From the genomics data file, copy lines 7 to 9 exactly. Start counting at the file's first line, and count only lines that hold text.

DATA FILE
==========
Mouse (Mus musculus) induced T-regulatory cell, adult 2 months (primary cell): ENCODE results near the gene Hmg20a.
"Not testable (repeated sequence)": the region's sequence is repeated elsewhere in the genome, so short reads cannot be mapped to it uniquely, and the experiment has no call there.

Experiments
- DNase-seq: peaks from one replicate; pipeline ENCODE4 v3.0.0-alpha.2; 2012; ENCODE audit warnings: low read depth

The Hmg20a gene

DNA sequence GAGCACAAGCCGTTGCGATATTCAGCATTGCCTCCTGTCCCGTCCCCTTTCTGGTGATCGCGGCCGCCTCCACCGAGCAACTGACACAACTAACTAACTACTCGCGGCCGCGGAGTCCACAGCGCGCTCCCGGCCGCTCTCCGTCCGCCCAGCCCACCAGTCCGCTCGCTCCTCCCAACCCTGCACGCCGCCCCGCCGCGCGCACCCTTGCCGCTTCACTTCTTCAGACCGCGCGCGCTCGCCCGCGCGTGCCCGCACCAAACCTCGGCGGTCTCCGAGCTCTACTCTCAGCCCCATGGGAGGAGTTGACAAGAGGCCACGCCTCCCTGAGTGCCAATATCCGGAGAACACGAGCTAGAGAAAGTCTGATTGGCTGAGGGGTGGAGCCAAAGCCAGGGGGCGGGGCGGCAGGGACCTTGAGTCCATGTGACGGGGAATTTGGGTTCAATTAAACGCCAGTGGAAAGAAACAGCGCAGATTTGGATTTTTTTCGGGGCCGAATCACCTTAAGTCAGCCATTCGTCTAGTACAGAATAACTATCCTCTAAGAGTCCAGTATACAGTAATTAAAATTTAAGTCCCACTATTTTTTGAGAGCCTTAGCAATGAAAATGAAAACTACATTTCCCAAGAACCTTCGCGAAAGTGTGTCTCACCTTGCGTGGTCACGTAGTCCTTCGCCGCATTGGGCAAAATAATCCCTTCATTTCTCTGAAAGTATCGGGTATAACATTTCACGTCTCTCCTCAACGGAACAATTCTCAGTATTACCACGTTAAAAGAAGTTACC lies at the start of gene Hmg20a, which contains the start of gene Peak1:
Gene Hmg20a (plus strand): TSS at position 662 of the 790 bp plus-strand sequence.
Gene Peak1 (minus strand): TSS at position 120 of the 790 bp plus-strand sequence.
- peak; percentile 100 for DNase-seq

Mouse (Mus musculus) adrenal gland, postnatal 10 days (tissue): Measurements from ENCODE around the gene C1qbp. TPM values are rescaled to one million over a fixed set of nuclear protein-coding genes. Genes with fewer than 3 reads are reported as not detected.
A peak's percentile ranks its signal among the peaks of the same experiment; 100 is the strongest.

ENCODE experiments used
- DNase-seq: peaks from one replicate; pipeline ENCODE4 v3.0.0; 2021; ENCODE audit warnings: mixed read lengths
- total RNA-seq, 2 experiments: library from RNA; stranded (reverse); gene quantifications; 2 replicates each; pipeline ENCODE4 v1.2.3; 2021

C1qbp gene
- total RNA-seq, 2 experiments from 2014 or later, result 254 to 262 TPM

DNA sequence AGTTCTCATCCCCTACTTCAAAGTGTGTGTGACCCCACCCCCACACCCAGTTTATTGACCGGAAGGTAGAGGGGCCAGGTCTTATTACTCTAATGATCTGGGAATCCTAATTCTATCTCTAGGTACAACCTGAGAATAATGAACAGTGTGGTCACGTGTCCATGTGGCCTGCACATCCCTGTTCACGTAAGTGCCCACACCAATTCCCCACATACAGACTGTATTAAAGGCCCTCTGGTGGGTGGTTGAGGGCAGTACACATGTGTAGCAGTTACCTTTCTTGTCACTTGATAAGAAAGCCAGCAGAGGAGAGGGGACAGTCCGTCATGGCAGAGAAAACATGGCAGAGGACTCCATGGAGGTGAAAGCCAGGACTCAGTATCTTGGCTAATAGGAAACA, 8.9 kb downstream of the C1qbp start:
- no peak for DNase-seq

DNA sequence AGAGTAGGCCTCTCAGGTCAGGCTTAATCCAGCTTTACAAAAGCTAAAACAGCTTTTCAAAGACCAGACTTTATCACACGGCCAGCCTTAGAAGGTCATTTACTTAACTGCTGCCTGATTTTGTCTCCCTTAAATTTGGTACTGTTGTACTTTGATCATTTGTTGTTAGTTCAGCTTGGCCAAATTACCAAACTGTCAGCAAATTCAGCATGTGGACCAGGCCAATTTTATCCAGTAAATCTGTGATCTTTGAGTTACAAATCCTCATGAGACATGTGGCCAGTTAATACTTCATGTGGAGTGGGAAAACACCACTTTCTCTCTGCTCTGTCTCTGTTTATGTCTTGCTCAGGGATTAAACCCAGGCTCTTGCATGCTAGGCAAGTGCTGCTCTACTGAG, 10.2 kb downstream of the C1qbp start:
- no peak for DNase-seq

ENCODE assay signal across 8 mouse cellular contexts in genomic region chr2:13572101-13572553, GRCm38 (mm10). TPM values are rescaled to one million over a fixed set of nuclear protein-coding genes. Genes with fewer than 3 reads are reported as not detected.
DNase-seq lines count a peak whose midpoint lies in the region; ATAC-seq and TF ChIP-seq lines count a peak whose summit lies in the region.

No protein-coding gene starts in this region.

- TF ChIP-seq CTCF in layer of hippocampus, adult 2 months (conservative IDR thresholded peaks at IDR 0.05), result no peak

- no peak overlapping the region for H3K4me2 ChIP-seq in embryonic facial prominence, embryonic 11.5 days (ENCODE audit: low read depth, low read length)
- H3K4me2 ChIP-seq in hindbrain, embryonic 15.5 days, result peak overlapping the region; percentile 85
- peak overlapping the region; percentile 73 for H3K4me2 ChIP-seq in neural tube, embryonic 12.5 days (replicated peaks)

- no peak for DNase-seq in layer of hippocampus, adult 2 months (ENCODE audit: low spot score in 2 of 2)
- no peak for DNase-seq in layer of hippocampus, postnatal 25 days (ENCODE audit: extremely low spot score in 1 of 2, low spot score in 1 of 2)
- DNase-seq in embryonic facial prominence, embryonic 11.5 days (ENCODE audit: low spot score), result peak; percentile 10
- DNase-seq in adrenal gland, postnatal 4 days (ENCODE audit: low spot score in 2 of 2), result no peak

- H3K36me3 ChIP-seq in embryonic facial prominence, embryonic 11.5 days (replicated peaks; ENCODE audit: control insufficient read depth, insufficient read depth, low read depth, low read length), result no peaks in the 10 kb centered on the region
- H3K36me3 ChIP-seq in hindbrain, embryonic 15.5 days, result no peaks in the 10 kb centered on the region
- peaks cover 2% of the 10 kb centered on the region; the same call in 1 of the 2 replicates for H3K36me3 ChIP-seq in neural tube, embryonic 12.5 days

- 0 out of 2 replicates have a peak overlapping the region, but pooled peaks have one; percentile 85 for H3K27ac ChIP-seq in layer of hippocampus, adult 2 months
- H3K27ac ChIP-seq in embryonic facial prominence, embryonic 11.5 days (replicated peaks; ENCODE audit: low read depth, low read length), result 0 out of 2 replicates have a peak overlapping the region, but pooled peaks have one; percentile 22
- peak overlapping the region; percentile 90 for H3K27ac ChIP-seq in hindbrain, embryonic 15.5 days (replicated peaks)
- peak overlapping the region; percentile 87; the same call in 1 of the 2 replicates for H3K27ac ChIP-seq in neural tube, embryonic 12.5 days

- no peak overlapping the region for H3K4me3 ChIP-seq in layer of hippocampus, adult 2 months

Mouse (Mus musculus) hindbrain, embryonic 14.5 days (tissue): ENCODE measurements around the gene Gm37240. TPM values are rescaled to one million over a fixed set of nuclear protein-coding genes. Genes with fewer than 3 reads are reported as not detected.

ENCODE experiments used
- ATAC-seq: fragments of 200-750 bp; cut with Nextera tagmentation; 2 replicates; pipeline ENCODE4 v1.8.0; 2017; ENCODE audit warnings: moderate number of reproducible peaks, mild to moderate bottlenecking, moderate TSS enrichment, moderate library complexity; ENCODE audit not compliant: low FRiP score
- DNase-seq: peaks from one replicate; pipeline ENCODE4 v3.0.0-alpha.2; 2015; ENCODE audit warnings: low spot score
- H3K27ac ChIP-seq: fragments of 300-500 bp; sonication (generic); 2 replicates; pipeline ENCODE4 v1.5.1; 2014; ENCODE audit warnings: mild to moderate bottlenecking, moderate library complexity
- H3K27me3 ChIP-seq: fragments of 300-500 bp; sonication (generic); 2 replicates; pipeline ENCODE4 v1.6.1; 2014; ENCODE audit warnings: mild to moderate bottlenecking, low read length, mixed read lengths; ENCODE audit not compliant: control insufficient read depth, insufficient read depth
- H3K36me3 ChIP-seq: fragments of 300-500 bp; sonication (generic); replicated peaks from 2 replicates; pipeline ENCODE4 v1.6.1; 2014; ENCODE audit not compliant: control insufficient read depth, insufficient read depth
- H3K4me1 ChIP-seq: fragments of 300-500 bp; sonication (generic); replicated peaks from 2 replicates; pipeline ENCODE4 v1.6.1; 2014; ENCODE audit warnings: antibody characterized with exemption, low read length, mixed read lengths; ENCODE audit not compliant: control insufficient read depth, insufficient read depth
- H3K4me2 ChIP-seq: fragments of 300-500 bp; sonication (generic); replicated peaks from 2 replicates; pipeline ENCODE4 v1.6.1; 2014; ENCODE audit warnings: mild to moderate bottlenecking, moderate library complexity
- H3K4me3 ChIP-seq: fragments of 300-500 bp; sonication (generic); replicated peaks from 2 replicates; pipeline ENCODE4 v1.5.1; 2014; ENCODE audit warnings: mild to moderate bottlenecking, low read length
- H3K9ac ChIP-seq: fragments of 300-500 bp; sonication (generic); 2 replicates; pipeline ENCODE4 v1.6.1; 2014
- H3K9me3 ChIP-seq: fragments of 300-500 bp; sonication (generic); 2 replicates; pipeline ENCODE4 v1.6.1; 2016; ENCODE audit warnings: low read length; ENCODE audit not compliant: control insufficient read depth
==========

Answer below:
Gene Hmg20a (plus strand): TSS at position 662 of the 790 bp plus-strand sequence.
Gene Peak1 (minus strand): TSS at position 120 of the 790 bp plus-strand sequence.
- peak; percentile 100 for DNase-seq